Despite using every nook and cranny available, Swain County schools are still struggling to track down classroom space for its exploding student population.
The number of students at Swain County High School has shot up so dramatically that the school has outgrown its auditorium and must now hold two assemblies instead of one on every occasion.
“That’s a time issue, and sometimes, a money issue,” said Regina Mathis, principal of Swain County High, which often has to pay speakers double the price.
In the 2002-2003 school year, 1,679 students attended the county’s schools. By 2008-2009, that number that had grown to 1,840.
Swain County High School shows the biggest rise in students, with an increase of 110 students in the last six years.
The high school has tried to accommodate that growth by asking four teachers to share classroom space. It has converted an auto mechanics classroom into a regular classroom, even using the hallway that leads up to the room as lab space, and transformed an equipment storage room next to the gymnasium into a small classroom.
What used to be a student lounge with couches is now office space for support staff. Where chorus students formerly practiced singing, history classes have taken their place.
One math teacher and his students must trek out to a doublewide from the school each day, cutting time spent in class.
“That’s a little inconvenient for kids if it’s raining,” said Mathis.
And the problem is not limited to just the high school. Elementary schools in Swain have even held art and music classes on stages in the past.
Running out of time
The problem is not new. A committee was formed to assess building needs in January 2007, and several solutions have been discussed. But with little funding to implement the solutions, Swain schools have been left struggling.
In 2009, Swain County qualified for a federal school bond program that gives lenders a tax break for funding school construction. But the county has been unable to lock down any lenders so far, County Manager Kevin King said.
According to the committee’s plans, Swain West Elementary will ideally be first to get new classrooms. Next in line would be Swain East Elementary.
The committee’s plans also call for a new $25 to $30 million high school to be built on a 50-acre tract the county purchased a few years ago for that purpose near the current high school site.
Meanwhile, the middle school would be cut down to only seventh and eighth grades and move into the old high school. The old middle school could then become a third elementary school for the county.
Mathis said the committee has looked at installing $1 million or $2 million additions, but such small expansions would only be a stopgap measure.
“Why put that in if we’re going to have $25 million for a new high school?” asked Mathis. “Sure, I’d love to have more classrooms, but in the long run, it doesn’t make sense.”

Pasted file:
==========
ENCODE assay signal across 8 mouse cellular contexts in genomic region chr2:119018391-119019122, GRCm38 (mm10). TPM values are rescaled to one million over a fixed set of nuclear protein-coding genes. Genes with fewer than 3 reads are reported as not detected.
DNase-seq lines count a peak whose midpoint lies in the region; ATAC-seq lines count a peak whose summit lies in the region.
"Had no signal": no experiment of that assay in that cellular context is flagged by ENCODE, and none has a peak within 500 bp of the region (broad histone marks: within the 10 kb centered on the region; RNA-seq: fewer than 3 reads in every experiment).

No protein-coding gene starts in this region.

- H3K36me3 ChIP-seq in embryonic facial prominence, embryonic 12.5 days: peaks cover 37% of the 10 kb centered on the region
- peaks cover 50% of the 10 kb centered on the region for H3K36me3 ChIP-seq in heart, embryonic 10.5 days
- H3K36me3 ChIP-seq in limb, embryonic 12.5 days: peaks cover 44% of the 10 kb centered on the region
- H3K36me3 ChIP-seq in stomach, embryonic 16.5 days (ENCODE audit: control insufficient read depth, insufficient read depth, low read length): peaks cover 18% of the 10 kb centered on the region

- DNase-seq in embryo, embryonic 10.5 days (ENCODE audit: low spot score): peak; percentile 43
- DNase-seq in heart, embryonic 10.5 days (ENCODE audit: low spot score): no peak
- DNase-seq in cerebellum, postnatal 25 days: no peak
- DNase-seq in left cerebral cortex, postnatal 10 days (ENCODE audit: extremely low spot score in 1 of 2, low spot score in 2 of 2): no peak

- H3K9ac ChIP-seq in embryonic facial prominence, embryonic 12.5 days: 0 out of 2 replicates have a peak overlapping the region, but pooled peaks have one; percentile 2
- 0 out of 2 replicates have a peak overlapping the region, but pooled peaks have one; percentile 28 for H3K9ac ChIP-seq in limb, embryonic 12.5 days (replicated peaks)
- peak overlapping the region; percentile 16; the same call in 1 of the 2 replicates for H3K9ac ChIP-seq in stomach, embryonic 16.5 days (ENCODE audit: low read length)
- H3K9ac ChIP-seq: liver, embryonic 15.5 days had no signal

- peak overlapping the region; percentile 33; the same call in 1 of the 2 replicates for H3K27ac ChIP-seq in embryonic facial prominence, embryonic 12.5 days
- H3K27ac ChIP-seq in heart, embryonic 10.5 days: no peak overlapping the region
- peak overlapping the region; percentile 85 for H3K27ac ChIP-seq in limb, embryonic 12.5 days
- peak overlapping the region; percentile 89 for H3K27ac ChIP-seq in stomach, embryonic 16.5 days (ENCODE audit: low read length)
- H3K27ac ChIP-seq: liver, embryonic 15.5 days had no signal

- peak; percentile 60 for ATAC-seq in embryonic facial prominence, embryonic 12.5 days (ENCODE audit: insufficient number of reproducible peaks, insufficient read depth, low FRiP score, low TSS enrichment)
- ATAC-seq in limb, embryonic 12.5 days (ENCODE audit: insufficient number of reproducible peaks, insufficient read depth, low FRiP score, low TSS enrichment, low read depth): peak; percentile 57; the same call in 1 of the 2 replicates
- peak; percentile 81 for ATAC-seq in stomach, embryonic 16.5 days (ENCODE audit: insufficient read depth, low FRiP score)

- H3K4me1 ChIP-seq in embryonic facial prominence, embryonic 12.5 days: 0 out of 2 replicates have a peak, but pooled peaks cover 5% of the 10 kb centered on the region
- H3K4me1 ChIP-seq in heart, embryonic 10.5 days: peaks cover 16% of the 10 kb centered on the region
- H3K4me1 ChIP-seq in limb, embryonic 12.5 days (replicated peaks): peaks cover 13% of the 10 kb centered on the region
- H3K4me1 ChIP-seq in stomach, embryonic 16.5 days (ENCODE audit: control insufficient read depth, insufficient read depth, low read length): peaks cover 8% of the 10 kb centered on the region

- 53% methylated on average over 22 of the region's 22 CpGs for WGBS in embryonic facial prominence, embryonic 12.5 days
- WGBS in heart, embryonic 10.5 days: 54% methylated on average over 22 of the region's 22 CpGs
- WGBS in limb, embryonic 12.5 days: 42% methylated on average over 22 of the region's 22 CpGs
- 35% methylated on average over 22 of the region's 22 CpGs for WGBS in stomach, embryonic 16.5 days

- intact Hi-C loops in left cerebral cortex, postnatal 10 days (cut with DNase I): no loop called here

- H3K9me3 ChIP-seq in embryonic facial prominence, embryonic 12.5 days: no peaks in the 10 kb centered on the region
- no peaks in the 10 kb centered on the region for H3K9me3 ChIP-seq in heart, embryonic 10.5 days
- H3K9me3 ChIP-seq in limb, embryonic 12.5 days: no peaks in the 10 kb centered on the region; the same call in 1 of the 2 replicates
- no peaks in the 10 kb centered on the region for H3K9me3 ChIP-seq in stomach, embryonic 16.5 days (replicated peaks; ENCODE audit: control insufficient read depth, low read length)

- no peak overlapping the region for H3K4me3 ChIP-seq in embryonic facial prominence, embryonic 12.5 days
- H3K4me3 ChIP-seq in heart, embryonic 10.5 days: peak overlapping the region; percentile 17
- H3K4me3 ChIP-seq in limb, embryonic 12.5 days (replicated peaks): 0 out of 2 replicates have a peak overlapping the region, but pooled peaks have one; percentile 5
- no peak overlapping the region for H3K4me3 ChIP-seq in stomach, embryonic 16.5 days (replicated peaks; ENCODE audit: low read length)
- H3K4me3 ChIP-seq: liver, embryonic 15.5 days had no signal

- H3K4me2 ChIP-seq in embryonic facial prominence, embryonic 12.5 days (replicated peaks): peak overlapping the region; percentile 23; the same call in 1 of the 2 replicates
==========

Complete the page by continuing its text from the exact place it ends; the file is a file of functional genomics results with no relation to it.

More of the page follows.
Sam Pattillo, facilities director for Swain County’s schools, said this is only a preliminary plan, however, not something that’s been set in stone.
“It’s a start for discussion,” said Pattillo.
King pointed out that building the high school alone might result in a whopping 15 cent tax increase to cover $1.9 million each year in bond payments.
Rather than employ a piecemeal approach right now, King recommends tackling the entire problem in 2018, when the school system’s current debt of about $900,000 will be mostly paid off.
“It’s not attainable right now,” said King. “If it’s not attainable, then there’s really no need to pursue it.”
But Mathis said eight years might be a long time to wait.
“Looking over the last eight years, we’ve grown 27 percent,” said Mathis. “What if within the next eight years, we grow 27 more?”
The county will soon begin reaping dividends from the North Shore Road cash settlement. At a minimum, the county will receive around $800,000 a year in interest, and it could grow much larger if the federal government follows through on paying the full settlement it has promised.
The interest off the cash settlement fund could potentially be set aside for school construction.
But school board member Jerry McKinney said he’s concerned about tying up the North Shore money in a reoccurring expense like bond payments.
“I’d rather see other ways of funding construction needs,” said McKinney. “But education should get the lion’s share [of the settlement], I believe.”
Other options for getting the new high school built before 2018 include holding a bond referendum to ask the people whether they’d support a tax increase to build the high school. It’s doubtful that such a major tax increase would pass in Swain or anywhere else, however.
McKinney, who is running for county commissioner, said having such a small tax base in Swain always poses a challenge for school funding.
But McKinney understands space needs in Swain County schools are a pressing issue and new that facilities are necessary.
McKinney pointed out that Swain County still had the same number of gymnasiums it had when he was a boy.
“The old one at the middle school is 70 plus years old,” said McKinney. “We keep renovating, we keep adding to it, trying to keep it up. Because of that there is a need in this community.”